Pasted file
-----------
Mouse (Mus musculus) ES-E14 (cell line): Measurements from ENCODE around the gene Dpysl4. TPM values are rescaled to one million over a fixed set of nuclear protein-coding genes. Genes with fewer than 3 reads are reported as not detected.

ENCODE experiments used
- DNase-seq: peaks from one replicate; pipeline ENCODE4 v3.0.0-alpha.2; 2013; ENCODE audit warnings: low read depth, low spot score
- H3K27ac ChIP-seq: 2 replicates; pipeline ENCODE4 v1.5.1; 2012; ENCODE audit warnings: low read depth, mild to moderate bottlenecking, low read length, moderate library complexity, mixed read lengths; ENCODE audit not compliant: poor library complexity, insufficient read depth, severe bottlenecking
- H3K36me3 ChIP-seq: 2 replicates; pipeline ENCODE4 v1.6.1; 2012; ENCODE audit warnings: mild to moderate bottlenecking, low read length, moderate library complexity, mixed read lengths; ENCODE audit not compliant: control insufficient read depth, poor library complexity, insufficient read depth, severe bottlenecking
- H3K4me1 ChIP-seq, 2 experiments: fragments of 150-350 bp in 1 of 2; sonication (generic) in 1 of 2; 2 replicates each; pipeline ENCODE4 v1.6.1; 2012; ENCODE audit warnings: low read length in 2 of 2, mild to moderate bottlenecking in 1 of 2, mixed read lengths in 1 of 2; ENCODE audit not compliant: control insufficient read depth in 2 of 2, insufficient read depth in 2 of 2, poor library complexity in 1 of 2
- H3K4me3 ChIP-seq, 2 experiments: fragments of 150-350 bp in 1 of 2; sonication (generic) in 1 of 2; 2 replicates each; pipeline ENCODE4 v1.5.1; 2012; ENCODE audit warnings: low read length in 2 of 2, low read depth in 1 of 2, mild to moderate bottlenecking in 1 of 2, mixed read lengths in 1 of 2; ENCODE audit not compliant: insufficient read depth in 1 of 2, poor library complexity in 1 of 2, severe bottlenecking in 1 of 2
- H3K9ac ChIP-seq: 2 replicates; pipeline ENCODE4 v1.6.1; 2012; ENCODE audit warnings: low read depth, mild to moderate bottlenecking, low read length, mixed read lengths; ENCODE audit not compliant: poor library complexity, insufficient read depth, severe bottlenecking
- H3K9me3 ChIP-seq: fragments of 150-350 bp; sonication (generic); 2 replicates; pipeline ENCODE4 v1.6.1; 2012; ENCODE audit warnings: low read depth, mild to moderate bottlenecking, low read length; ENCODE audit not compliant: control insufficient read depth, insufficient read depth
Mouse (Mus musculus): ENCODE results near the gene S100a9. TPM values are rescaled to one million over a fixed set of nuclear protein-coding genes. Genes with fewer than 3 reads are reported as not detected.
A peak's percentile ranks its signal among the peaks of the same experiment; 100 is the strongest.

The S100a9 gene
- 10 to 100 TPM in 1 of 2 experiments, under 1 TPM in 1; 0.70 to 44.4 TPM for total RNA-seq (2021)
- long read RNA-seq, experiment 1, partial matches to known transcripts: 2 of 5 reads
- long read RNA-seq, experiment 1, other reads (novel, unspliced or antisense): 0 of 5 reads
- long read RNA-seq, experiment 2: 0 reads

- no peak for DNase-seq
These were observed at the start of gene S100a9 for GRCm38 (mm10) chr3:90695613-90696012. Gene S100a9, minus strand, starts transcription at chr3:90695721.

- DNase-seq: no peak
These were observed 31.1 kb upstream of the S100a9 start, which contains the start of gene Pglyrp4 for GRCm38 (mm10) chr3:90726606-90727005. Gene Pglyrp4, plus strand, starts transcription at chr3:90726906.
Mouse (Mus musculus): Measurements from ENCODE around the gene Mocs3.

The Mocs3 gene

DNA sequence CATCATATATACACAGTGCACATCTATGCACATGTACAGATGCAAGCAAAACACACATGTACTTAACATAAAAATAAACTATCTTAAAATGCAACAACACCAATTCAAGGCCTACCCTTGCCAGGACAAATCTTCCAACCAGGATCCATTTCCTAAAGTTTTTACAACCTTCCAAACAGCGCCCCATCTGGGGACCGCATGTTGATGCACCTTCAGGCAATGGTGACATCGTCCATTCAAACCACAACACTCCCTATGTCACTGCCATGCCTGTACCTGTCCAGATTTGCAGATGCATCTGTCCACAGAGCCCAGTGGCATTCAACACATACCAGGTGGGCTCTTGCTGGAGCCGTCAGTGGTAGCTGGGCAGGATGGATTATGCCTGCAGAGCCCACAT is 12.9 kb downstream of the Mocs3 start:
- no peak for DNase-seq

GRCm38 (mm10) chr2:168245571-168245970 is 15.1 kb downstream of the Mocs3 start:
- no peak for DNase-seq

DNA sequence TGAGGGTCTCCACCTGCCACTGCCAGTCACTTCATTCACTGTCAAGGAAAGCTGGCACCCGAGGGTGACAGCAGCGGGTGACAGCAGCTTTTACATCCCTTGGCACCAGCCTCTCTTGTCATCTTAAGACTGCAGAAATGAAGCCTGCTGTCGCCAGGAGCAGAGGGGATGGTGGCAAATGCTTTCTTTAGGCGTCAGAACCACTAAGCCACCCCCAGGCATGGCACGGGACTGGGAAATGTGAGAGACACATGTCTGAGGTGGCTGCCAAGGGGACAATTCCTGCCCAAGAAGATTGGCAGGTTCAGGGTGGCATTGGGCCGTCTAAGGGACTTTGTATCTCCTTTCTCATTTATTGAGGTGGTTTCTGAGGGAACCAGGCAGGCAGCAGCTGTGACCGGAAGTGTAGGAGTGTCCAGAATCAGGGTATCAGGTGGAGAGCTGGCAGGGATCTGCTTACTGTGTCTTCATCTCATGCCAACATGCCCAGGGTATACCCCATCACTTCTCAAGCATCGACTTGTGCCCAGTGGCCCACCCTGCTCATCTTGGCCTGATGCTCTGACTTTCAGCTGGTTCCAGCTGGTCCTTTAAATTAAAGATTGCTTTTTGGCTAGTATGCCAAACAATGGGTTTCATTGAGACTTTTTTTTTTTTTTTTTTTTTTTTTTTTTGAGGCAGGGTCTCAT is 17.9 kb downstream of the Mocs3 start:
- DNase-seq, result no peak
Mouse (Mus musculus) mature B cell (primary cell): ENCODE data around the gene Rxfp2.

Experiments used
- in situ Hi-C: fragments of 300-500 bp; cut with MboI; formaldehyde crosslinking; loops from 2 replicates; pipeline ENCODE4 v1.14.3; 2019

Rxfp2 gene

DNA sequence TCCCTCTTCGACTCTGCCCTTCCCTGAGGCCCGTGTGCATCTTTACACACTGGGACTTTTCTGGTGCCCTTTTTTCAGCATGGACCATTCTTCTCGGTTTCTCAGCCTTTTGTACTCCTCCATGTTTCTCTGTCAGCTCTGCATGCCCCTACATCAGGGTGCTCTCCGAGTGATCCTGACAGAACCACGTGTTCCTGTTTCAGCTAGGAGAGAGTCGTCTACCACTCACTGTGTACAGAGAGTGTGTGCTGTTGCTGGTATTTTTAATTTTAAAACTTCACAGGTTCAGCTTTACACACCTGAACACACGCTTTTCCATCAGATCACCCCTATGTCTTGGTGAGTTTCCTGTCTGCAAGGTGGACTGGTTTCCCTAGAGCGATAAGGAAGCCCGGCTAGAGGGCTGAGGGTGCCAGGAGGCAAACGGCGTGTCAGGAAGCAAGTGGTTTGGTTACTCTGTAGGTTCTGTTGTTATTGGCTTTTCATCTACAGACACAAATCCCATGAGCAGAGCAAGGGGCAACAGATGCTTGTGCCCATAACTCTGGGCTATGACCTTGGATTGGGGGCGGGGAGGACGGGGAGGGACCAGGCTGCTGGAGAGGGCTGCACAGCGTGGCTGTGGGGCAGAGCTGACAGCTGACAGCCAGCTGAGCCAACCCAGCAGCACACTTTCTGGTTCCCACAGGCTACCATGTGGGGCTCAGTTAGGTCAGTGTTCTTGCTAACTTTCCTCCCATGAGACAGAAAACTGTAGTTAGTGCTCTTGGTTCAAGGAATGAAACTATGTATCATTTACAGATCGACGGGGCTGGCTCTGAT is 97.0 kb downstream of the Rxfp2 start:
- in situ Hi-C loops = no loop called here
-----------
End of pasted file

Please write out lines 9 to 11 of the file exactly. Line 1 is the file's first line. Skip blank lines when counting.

- H3K9me3 ChIP-seq: fragments of 150-350 bp; sonication (generic); 2 replicates; pipeline ENCODE4 v1.6.1; 2012; ENCODE audit warnings: low read depth, mild to moderate bottlenecking, low read length; ENCODE audit not compliant: control insufficient read depth, insufficient read depth
Mouse (Mus musculus): ENCODE results near the gene S100a9. TPM values are rescaled to one million over a fixed set of nuclear protein-coding genes. Genes with fewer than 3 reads are reported as not detected.
A peak's percentile ranks its signal among the peaks of the same experiment; 100 is the strongest.